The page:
The Dangers of Painting Technology Trends with Too Broad a Brush

When it comes to the debate on the relationship between Social Media and Knowledge Management there is an article that though quite old now (Sept 2008) is still very often cited as authoritative – “Social Media vs. Knowledge Management: A Generational War” by Venkatesh Rao. Whilst seductive on first read, this piece demonstrates for me the danger of using too broad a brush to trace the outline of unfolding trends in technology.

Rao’s blog paints a picture of two generations – the Baby Boomers and Generation Y-ers – fighting it out with two different paradigms of how they relate to and handle knowledge – through top-down Knowledge Management on the one hand, and free-for-all Social Media on the other. According to Rao, in the middle of this are the Generation X-ers, involved in both and allied to neither.

There is certainly always an inertia involved in any discipline when new ways of doing things emerge – people work long and hard to become established in their field, and they will naturally try to fit what emerges into paradigms with which they are already familiar. It is also natural that people will cleave to ways of doing things that they grow up with first – this certainly does not mean that people are stuck in ways of doing things dictated by their age – there are enthusiastic older users of social media just as much as there are younger people seeking to impose order and taxonomies on their knowledge.

Rao’s post is part and parcel of a wider mindset that views the unfolding of technology and knowledge-exchange in simplistic terms, uncomplicated by culture, race, class, education, profession, personality and so on. The whole notion of the Baby Boomer, for instance, is one that is located in a specifically western developmental paradigm – the use of computers and the web has followed a distinctive trajectory in other countries and continues to unfold with a specifically local flavour depending on the environment – familiar western demographics are not universal. If the sentiments in this blog reflected reality, marketing would be simpler – we could just pursue everyone simply based on generation. Wherever technology and techniques are adopted, they become embedded in and reshaped by the local cultural and social environment.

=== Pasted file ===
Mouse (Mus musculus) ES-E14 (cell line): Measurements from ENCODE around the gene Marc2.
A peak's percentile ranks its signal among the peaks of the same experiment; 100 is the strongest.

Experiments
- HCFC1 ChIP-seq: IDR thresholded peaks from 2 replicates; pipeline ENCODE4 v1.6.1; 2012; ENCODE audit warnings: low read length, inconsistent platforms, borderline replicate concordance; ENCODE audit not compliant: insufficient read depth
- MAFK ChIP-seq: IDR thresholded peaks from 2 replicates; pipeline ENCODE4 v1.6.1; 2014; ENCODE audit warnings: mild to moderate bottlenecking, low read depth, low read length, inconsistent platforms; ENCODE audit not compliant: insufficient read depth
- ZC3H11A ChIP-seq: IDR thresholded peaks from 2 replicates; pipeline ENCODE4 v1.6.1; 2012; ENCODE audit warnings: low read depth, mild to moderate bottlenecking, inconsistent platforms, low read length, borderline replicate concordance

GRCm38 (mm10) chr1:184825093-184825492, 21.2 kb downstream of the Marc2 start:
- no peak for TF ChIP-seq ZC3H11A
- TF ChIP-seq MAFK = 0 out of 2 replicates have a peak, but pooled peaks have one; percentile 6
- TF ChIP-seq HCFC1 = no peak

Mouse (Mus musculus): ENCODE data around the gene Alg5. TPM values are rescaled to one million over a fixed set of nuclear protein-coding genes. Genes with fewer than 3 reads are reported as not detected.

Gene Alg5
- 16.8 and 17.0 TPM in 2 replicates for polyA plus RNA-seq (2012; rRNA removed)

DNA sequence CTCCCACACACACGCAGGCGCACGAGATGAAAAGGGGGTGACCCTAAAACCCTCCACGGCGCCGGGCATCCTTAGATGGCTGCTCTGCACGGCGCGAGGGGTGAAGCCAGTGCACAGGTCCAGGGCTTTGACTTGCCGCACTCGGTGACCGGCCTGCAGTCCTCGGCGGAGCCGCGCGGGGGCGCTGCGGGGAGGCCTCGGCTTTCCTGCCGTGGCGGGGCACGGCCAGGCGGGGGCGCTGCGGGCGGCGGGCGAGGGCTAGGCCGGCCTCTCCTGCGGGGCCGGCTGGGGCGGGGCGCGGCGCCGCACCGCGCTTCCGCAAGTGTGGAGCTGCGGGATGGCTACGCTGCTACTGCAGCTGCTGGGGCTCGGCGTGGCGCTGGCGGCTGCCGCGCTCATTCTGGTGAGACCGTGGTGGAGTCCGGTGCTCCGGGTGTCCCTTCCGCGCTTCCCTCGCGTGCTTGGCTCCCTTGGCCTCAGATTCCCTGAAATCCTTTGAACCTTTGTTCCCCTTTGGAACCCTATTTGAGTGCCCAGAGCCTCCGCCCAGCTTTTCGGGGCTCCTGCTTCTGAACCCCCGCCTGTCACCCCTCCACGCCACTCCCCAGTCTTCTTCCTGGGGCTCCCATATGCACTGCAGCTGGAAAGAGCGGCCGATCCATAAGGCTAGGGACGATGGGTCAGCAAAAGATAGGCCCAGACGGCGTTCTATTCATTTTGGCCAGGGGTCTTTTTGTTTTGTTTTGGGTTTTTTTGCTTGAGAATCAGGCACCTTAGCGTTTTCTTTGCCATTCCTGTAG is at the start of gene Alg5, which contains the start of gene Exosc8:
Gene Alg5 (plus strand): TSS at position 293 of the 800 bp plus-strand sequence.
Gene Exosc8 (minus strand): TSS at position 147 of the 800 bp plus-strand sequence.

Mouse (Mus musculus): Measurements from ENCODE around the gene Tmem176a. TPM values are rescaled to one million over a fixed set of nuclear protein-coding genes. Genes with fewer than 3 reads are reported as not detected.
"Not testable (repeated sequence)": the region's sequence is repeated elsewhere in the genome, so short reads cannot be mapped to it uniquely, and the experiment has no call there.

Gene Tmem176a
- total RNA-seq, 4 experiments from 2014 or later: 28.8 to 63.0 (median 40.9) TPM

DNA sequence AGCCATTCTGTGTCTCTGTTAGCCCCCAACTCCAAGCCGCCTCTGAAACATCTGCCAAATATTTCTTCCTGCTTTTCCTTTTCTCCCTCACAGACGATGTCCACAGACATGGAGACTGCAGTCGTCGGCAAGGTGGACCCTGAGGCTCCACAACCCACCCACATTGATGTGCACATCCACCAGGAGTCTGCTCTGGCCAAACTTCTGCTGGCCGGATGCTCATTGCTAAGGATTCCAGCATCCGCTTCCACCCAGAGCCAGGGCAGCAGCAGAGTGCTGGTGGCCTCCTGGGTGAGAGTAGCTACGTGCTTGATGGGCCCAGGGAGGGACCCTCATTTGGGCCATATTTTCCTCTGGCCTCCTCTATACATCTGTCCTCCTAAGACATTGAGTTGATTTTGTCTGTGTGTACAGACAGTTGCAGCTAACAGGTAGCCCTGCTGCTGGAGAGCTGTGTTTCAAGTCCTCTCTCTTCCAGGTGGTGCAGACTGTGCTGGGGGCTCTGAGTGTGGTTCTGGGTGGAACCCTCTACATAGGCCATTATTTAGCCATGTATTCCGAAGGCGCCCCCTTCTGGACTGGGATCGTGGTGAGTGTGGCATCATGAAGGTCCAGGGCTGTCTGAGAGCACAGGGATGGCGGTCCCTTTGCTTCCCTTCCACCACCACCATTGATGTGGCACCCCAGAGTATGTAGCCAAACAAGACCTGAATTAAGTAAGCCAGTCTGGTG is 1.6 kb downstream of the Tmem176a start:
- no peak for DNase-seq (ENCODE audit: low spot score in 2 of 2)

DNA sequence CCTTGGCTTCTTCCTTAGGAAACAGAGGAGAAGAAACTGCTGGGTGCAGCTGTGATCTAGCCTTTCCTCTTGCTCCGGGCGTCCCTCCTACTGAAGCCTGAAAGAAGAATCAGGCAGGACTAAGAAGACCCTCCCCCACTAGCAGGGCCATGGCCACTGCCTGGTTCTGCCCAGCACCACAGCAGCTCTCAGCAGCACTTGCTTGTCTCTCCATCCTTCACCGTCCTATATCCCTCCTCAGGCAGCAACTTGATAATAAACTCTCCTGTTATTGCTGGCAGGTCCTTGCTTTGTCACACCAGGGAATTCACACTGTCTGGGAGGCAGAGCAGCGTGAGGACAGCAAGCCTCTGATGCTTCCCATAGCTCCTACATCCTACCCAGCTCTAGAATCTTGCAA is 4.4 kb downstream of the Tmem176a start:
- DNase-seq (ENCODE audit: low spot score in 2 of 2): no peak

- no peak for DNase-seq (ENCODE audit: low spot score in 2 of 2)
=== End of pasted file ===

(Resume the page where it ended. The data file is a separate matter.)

The history of the internet as much as any other unfolding of events, past or present, is not so easy to characterise or periodise – people are complex, their mass behaviour is often chaotic – otherwise, why would we need to get a grip on knowledge in the first place? Whilst it is perhaps easier to divine the likely future behaviour of corporates, where the profit imperative is clearly driving things, for everyone else there is no single dimension – age, race, class – which can be used to group and characterise behaviours. One of the joys of the net is that the way people adopt and use particular sites and technologies is unpredictable in the extreme – which is why we all necessarily indulge in some level of futurology.

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About jonallenby
I'm the co-founder and Technical Director of a new media agency - Lime Media. I would describe myself as having a healthy scepticism about technology - new ways of doing things are always new, but they are not necessarily better. Best to cut through the hype and think about how technology will physically change people's lives, for better or worse. I am also struggling to finish a part-time PhD in language, metaphor and philosophy at Goldsmith's College, University of London. Apart from thinking and reading, I like playing with my children, cross-country running and White Crane Kung-Fu - though usually not all at once.

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